The Mint’s American Women Quarters Program represents a more wide-ranging effort to celebrate pioneering women and their accomplishments.
Through 2025, the Mint will issue five coins annually, each with a different reverse design. The honorees are selected by the secretary of the Treasury after consultation with the Congressional Bipartisan Women’s Caucus, the National Women’s History Museum, and the Smithsonian Institution’s American Women’s History Initiative, the Mint said.
This year’s quarters feature Sally Ride, the first American woman in space; Wilma Mankiller, a Native American activist; Nina Otero-Warren, a leader in New Mexico’s suffrage movement; Anna May Wong, the first Chinese American film star in Hollywood; and Maya Angelou, the poet and author.
Women have traditionally been underrepresented on American currency.
In 1979, Susan B. Anthony was the first woman to appear on a circulating U.S. coin. Since then, other women have been featured intermittently. From 2000 to 2008, the Mint issued a golden dollar coin depicting Sacagawea, a Shoshone woman who guided Lewis and Clark across the Northern Great Plains, with an infant slung on her back.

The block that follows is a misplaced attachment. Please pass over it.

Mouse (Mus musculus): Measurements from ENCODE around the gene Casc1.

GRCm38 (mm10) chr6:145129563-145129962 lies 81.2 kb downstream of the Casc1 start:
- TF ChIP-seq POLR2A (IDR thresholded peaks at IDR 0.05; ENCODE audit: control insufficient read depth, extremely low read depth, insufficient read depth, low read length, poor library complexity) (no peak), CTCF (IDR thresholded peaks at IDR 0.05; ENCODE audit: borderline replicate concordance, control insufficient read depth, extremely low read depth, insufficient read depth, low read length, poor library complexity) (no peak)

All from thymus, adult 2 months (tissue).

The coin designs for the current honorees do not resemble quarters issued previously. Ms. Angelou is shown with her arms uplifted, sun rays above her, echoing a bird in flight. Ms. Wong’s quarter zooms in on her face, resting on her manicured hand. On Ms. Otero-Warren’s coin, there are the words “VOTO PARA LA MUJER,” the Spanish translation for the suffragist slogan “Votes for Women.”
Alison L. Doone, the Mint’s acting director, said in a statement that the coin designs tell the stories of “five extraordinary women whose contributions are indelibly etched in American culture.”
“Generations to come will look at coins bearing these designs,” she said, “and be reminded of what can be accomplished with vision, determination and a desire to improve opportunities for all.”